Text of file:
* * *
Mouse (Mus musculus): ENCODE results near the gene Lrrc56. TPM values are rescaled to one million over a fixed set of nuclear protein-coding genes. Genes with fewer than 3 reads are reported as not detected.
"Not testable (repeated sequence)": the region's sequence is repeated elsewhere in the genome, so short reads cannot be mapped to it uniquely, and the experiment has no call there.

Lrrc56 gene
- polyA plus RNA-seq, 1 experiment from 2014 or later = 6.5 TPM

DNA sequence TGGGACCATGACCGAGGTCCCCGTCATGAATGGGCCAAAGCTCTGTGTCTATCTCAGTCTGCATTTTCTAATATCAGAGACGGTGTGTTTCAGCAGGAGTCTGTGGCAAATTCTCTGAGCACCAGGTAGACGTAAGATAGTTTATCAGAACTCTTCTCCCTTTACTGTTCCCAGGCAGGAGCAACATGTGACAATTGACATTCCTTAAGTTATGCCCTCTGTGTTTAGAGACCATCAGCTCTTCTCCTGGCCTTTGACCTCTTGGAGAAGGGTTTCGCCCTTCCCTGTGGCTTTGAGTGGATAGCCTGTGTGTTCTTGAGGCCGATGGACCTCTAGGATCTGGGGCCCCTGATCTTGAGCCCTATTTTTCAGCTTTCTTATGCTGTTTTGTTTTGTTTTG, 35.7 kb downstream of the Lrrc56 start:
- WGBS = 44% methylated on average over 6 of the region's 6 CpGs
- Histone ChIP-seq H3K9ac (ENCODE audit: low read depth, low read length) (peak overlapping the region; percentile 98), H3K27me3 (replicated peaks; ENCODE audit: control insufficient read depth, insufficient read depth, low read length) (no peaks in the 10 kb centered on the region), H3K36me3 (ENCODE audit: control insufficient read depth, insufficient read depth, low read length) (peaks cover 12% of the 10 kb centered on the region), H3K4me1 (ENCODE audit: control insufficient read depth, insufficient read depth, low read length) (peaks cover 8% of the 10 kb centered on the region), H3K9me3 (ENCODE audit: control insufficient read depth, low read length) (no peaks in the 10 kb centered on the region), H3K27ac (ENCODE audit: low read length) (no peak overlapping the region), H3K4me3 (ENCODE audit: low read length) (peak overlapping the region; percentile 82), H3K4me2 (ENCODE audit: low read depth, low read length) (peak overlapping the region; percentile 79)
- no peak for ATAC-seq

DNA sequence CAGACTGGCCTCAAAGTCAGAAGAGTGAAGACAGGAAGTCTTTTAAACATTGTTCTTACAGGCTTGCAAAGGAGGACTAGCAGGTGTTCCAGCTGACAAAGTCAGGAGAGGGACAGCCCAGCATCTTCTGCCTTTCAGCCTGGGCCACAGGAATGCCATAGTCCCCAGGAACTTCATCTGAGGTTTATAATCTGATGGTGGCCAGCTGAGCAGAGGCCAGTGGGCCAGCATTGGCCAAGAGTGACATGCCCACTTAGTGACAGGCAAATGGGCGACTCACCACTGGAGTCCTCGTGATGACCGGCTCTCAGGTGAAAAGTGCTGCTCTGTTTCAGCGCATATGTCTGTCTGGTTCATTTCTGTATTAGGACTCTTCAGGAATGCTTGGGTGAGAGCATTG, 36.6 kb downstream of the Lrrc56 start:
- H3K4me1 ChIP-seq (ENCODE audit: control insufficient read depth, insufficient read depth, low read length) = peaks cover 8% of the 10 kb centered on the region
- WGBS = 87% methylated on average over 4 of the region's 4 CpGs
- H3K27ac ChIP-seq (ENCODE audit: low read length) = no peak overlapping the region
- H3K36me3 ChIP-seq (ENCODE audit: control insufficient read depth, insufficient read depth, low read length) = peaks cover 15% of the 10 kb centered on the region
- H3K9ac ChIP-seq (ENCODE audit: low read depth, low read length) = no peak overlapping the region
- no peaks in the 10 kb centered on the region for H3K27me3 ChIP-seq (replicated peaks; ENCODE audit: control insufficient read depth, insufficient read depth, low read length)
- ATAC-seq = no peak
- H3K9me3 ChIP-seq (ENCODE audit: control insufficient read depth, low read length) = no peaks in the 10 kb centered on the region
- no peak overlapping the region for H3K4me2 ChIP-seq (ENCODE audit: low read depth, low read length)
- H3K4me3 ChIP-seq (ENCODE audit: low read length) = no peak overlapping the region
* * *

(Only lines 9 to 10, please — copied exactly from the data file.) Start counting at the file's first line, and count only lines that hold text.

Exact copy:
DNA sequence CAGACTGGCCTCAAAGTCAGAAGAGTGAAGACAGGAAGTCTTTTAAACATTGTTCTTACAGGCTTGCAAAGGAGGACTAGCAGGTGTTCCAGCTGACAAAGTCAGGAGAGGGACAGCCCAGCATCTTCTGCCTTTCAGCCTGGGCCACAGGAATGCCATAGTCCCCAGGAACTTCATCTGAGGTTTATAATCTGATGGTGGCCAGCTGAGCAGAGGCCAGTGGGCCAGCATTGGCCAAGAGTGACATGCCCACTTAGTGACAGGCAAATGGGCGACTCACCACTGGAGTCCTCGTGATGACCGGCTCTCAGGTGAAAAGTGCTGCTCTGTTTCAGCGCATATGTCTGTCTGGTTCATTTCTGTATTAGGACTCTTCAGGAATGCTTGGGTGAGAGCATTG, 36.6 kb downstream of the Lrrc56 start:
- H3K4me1 ChIP-seq (ENCODE audit: control insufficient read depth, insufficient read depth, low read length) = peaks cover 8% of the 10 kb centered on the region